The truth is that grace is essential and so is baptism. We never place God in our debt but we must obey him. Inasmuch as God has commanded us to be baptized (Matthew 28:18-19; Acts 2:38) and has given us an example in Jesus himself (Matthew 3:13-17), we may rest confidently in the fact that baptism is essential along with grace.

Other posts in this series:

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{ 10 comments }

Shane August 29, 2009 at 1:14 pm

I am a member of the Church of Christ (3 years). I agree that baptism is not a work of merrit and necessary unto salvation according to the plain teaching of scripture (Mark, Acts, John, Romans, Col, Gal, Heb, etc, etc).

Grace however is the power of Christ that saves us. It is Gods unmerrited favor given to us. It is the work of Jesus sacrafice on the cross and his righteousness imputed to us when we are baptised that alone saves us. On this basis alone we are saved.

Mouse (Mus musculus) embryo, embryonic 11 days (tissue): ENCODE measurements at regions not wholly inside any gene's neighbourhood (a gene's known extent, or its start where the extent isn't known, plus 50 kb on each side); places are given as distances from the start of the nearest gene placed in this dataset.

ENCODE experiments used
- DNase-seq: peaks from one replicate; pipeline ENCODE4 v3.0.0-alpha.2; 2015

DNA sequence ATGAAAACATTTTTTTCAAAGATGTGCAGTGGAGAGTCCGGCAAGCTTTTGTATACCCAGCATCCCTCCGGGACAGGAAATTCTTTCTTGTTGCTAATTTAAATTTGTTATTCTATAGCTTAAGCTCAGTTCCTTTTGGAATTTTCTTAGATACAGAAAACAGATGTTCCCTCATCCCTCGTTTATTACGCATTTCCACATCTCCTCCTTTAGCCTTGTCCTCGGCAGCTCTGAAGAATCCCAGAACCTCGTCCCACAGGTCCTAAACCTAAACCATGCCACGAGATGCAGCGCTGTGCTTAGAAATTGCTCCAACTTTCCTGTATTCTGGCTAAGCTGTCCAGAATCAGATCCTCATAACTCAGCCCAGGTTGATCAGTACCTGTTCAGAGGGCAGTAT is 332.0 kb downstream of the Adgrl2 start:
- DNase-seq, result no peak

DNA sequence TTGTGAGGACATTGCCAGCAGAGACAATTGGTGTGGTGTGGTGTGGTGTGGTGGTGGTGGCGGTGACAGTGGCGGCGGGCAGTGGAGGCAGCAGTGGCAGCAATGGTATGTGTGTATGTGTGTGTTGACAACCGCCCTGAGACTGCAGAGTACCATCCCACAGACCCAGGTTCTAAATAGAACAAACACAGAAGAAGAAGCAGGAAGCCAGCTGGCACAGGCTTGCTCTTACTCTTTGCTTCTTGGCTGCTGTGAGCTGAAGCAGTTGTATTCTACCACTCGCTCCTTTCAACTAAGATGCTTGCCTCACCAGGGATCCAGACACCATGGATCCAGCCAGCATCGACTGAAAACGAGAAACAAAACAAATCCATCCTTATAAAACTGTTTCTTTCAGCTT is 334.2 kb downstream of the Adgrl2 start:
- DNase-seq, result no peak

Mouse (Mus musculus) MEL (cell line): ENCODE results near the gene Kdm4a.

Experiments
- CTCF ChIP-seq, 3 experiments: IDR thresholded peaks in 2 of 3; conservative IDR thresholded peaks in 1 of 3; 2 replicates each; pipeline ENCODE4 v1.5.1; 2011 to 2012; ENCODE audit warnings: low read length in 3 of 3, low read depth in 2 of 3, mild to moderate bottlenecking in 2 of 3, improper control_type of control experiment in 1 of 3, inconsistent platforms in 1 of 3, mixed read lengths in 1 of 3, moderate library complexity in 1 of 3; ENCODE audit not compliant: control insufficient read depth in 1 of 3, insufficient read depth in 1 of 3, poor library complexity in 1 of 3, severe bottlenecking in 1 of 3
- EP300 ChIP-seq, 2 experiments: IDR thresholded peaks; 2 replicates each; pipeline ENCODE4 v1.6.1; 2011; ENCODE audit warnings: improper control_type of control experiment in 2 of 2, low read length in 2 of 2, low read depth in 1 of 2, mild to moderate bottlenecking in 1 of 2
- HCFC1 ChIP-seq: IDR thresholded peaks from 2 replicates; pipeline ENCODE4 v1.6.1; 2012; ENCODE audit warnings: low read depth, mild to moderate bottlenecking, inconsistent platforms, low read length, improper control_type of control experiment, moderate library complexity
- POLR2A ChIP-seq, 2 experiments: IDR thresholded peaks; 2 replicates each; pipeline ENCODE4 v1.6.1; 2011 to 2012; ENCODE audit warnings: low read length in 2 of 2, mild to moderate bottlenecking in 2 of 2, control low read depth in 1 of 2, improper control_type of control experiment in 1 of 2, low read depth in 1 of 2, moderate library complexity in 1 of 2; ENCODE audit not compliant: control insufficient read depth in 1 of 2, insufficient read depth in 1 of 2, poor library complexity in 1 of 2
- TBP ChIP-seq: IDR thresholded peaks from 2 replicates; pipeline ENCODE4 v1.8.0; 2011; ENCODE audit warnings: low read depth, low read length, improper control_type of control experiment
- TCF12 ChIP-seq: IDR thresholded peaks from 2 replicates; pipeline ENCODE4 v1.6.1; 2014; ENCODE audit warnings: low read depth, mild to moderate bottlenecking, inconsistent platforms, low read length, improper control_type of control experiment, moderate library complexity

Faith alone does not save save us, however we are saved by grace alone. The fact that Jesus righteousness needs to be imputed to us is evidence enough that we have no part in it, we are only required to recieve it. I therefore maintain that we are saved by grace alone.

In Christ
Shane

Bryant Evans September 12, 2009 at 10:40 am

Shane,
Thanks for visiting and commenting. You say, “we are saved by grace alone.” Let’s think about that for a moment, especially the alone part. If we are truly saved by grace alone then we must argue that nothing else at all is needed. That means belief is not needed, confession is irrelevant, repentance useless and baptism superfluous. The only end result of that reasoning is Universalism which almost no one would hold to. We cannot be saved apart from grace but grace alone just won’t work and it voids much of clear Bible teaching.

Lila Scott September 4, 2009 at 7:12 pm